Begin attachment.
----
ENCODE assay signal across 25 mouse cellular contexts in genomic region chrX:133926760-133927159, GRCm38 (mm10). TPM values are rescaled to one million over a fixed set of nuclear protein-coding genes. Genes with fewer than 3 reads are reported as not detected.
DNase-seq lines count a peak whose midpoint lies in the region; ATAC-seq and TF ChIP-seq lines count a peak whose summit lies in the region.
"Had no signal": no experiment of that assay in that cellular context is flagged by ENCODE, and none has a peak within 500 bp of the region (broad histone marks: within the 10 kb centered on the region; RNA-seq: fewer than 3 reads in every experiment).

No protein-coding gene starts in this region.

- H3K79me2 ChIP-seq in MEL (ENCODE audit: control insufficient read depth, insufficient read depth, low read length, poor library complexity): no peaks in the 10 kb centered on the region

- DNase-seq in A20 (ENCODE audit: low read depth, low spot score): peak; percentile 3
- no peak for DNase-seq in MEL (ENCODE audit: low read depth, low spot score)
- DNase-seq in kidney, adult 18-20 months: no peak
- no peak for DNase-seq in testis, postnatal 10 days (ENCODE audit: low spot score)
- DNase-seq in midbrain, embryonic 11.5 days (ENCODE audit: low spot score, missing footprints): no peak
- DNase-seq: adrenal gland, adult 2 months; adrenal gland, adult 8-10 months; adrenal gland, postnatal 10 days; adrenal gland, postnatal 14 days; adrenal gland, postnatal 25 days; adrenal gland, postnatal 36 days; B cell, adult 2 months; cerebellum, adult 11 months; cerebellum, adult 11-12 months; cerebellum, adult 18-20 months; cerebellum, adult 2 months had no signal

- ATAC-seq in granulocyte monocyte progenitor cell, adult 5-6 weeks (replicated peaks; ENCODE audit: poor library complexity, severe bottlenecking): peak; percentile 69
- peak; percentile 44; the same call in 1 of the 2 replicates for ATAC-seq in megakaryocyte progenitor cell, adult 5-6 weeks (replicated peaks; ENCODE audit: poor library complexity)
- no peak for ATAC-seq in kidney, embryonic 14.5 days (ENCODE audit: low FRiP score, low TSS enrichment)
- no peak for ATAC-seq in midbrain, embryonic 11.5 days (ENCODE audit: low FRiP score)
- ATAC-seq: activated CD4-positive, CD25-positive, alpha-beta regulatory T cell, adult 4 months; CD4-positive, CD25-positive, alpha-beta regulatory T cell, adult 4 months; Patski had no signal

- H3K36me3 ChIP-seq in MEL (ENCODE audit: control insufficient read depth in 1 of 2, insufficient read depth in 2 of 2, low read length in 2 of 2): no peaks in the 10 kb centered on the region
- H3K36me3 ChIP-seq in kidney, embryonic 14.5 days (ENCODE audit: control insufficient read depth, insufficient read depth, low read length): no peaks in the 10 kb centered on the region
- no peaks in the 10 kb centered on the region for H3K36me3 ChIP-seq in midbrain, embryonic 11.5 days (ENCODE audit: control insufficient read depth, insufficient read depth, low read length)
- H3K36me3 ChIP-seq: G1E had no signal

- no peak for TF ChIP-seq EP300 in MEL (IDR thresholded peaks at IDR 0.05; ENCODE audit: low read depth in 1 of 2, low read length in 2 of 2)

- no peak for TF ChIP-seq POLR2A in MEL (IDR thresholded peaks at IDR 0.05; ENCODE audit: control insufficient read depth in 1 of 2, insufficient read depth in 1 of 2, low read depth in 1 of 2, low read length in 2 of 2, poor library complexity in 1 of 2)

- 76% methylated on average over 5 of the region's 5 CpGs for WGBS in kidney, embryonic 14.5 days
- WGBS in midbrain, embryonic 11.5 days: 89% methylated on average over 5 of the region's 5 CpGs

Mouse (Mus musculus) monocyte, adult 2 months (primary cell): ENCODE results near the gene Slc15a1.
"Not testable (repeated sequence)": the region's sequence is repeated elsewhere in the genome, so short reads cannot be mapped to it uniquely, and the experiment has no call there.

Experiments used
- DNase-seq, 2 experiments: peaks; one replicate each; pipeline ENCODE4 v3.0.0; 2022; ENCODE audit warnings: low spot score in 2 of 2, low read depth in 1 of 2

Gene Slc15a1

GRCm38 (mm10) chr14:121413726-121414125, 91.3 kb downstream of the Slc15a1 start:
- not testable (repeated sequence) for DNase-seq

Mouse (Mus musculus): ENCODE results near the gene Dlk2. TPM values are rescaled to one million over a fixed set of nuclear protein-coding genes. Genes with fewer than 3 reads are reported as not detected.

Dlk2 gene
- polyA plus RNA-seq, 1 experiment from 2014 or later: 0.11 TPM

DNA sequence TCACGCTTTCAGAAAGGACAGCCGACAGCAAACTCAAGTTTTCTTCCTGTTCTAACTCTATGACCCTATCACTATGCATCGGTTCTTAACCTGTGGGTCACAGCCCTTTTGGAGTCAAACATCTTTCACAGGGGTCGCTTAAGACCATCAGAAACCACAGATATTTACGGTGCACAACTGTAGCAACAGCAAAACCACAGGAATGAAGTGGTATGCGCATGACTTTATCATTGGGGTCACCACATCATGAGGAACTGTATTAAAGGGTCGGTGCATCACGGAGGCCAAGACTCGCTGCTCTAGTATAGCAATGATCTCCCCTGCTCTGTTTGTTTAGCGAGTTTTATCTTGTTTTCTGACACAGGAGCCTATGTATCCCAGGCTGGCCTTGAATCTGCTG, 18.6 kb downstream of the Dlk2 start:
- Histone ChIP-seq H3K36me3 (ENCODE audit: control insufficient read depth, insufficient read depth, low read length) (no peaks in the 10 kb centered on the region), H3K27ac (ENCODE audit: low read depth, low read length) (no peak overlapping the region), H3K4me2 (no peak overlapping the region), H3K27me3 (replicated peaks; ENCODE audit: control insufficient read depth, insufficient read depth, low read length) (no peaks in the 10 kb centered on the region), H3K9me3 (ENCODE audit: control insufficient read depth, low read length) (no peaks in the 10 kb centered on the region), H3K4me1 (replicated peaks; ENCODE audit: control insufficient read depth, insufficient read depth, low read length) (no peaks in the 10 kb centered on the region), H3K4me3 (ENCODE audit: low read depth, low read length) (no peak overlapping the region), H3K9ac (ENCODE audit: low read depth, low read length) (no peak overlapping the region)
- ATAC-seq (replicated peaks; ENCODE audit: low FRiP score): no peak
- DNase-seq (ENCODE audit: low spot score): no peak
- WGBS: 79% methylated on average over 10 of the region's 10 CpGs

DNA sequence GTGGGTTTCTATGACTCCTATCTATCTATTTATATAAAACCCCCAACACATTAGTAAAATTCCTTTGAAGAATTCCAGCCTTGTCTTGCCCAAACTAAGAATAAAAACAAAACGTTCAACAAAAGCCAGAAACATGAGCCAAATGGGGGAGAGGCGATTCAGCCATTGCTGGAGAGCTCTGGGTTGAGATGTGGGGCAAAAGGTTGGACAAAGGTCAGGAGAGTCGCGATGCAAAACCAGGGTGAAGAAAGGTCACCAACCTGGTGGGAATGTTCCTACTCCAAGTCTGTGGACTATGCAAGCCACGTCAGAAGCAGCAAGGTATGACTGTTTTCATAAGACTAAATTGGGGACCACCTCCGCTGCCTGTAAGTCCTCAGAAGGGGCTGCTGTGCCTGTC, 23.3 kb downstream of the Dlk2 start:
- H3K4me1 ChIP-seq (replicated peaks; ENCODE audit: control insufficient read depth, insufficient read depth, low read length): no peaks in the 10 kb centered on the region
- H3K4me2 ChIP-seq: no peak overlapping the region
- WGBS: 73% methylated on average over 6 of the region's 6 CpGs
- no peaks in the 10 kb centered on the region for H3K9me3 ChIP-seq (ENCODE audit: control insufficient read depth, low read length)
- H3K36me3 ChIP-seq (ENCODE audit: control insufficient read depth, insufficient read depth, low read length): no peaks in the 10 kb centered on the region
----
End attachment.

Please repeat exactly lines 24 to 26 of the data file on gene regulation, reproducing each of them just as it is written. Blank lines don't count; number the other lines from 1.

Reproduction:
- WGBS in midbrain, embryonic 11.5 days: 89% methylated on average over 5 of the region's 5 CpGs

Mouse (Mus musculus) monocyte, adult 2 months (primary cell): ENCODE results near the gene Slc15a1.
"Not testable (repeated sequence)": the region's sequence is repeated elsewhere in the genome, so short reads cannot be mapped to it uniquely, and the experiment has no call there.